This summer, the Tony Blair Institute for Global Change published two reports. The first proposed a World Education Service that would offer a baseline provision for all children whether in school, at home or in crisis.
The second called for a revolution in English education that championed creativity and critical thinking in preparing children for their future.
Both reports are bold and show leadership in a conflicted sector, in the UK and globally. Read together though, and viewed through a post-colonial lens, they suggest a landscape of education where the creativity and critical thinking suggested for English children might just be the cultural catalyst for a more global revolution.
On 28 July this year, the Tony Blair Institute released a report entitled Time for a World Education Service: Focused, Free and for All. It offered a vision of a UN supported and administered backstop to ensure that we reach the UN’s Sustainable Development Goal number 4 of every child completing secondary school by 2030.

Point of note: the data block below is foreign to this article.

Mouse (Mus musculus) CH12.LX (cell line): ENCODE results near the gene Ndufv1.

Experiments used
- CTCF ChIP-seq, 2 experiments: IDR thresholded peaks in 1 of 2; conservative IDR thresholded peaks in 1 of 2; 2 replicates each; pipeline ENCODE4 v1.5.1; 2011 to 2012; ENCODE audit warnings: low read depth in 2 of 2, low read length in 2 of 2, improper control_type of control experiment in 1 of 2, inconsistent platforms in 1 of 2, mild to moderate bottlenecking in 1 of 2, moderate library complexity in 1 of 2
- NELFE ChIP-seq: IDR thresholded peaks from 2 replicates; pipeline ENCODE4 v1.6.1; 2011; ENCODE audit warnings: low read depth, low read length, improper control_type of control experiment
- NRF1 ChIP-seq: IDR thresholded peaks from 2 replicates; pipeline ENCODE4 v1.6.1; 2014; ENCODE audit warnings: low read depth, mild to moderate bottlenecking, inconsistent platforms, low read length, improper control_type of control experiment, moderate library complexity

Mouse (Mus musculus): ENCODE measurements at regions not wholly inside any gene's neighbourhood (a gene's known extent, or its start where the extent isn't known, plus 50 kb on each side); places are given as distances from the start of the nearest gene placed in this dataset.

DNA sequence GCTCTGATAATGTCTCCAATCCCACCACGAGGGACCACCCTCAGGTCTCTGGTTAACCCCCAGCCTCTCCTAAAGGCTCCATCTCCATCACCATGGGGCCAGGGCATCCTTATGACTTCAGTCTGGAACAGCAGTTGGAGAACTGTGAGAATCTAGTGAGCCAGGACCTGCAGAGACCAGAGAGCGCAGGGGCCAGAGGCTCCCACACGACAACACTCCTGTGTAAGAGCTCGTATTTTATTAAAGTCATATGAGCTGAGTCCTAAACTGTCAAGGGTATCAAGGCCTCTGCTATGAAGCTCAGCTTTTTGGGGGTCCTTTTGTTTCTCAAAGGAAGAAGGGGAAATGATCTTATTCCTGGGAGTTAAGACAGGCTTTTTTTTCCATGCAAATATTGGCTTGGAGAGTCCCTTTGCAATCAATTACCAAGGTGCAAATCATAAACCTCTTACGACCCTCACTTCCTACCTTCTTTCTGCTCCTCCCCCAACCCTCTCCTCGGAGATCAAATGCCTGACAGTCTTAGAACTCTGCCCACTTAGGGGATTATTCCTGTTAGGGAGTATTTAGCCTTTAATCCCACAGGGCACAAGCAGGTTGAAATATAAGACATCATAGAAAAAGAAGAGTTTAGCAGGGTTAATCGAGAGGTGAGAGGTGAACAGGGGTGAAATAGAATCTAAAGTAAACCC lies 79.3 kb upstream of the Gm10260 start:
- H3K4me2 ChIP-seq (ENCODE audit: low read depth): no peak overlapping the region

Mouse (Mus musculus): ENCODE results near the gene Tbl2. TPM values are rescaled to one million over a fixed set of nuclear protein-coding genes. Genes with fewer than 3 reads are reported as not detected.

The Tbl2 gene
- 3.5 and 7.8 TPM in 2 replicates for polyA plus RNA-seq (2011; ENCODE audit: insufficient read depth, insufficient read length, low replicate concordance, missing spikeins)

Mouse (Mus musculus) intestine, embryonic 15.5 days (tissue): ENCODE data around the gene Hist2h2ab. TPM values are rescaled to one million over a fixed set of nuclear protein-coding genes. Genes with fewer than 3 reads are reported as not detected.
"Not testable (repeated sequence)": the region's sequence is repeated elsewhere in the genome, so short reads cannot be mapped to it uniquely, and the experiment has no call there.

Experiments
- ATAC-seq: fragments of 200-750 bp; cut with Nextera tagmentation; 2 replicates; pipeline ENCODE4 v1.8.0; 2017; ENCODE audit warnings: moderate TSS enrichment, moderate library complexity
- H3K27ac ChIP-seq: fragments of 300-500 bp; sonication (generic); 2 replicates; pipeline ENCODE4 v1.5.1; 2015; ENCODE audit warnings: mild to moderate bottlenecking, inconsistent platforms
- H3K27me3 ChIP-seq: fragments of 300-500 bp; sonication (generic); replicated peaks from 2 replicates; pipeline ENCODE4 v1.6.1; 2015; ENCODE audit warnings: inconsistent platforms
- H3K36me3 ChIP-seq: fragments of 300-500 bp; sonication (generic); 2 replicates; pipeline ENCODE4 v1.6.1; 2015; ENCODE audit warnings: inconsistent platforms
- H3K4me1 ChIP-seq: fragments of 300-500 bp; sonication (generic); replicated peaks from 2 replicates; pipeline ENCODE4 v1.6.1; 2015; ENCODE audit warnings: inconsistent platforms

The report suggested that we would need 272m more children in school than we had in 2015, and that we are likely to miss this target by 110m. Whilst indications are that the world’s population of children has now peaked, this goal remains a significant task of scale.
Within that task though, a level of diversity and localism is acknowledged in terms of both language and setting, but not in the pedagogical drivers of the proposals themselves. They remain fixed in Edutech, anchored to a revamped model of the 3-Rs, and do not include creativity or indigenous wisdom in any central capacity.
Nearly a month after the World Education Service report, on 23 August, the same institute published Ending the Big Squeeze on Skills: How to Futureproof Education in England.
This suggested that for England, it is critical thinking, creativity, communication and collaborative problem-solving that will be the crucial transformative focus required to ensure an effective education system that prepares (English) children for the future.
Such a different tone between aspirations in the global south and north – of the 58m primary school not currently in school globally, 34m live in Sub-Saharan Africa – prompts questions of parity in terms of both curriculum and pedagogy.